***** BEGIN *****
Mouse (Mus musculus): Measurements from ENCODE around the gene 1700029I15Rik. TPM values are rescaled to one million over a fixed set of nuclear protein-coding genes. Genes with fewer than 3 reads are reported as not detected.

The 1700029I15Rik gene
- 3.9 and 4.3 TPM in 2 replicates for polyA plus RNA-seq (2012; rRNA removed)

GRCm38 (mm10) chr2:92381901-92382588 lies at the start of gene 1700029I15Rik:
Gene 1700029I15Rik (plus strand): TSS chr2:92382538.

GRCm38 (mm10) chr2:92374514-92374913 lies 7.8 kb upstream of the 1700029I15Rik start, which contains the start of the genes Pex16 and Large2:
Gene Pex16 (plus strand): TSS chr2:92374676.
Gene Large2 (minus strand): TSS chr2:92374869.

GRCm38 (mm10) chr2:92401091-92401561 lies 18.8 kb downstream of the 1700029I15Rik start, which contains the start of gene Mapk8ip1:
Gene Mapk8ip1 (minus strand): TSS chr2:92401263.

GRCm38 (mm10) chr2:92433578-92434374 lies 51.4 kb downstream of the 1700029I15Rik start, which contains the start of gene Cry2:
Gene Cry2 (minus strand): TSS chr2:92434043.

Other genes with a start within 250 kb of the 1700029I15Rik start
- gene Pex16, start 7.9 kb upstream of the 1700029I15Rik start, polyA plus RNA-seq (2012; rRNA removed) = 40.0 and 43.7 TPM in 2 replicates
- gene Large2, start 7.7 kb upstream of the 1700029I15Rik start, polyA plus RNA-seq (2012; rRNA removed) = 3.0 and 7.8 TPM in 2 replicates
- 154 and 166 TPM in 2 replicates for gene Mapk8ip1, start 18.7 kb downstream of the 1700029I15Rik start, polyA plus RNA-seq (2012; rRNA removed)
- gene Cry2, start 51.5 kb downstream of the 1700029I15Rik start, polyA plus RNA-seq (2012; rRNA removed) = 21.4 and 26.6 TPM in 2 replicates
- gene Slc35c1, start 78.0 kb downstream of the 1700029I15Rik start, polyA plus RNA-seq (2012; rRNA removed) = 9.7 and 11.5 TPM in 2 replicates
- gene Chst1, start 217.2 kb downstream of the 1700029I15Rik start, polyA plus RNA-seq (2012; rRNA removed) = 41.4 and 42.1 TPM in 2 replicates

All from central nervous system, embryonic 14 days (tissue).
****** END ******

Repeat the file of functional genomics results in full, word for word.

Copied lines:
Mouse (Mus musculus): Measurements from ENCODE around the gene 1700029I15Rik. TPM values are rescaled to one million over a fixed set of nuclear protein-coding genes. Genes with fewer than 3 reads are reported as not detected.

The 1700029I15Rik gene
- 3.9 and 4.3 TPM in 2 replicates for polyA plus RNA-seq (2012; rRNA removed)

GRCm38 (mm10) chr2:92381901-92382588 lies at the start of gene 1700029I15Rik:
Gene 1700029I15Rik (plus strand): TSS chr2:92382538.

GRCm38 (mm10) chr2:92374514-92374913 lies 7.8 kb upstream of the 1700029I15Rik start, which contains the start of the genes Pex16 and Large2:
Gene Pex16 (plus strand): TSS chr2:92374676.
Gene Large2 (minus strand): TSS chr2:92374869.

GRCm38 (mm10) chr2:92401091-92401561 lies 18.8 kb downstream of the 1700029I15Rik start, which contains the start of gene Mapk8ip1:
Gene Mapk8ip1 (minus strand): TSS chr2:92401263.

GRCm38 (mm10) chr2:92433578-92434374 lies 51.4 kb downstream of the 1700029I15Rik start, which contains the start of gene Cry2:
Gene Cry2 (minus strand): TSS chr2:92434043.

Other genes with a start within 250 kb of the 1700029I15Rik start
- gene Pex16, start 7.9 kb upstream of the 1700029I15Rik start, polyA plus RNA-seq (2012; rRNA removed) = 40.0 and 43.7 TPM in 2 replicates
- gene Large2, start 7.7 kb upstream of the 1700029I15Rik start, polyA plus RNA-seq (2012; rRNA removed) = 3.0 and 7.8 TPM in 2 replicates
- 154 and 166 TPM in 2 replicates for gene Mapk8ip1, start 18.7 kb downstream of the 1700029I15Rik start, polyA plus RNA-seq (2012; rRNA removed)
- gene Cry2, start 51.5 kb downstream of the 1700029I15Rik start, polyA plus RNA-seq (2012; rRNA removed) = 21.4 and 26.6 TPM in 2 replicates
- gene Slc35c1, start 78.0 kb downstream of the 1700029I15Rik start, polyA plus RNA-seq (2012; rRNA removed) = 9.7 and 11.5 TPM in 2 replicates
- gene Chst1, start 217.2 kb downstream of the 1700029I15Rik start, polyA plus RNA-seq (2012; rRNA removed) = 41.4 and 42.1 TPM in 2 replicates

All from central nervous system, embryonic 14 days (tissue).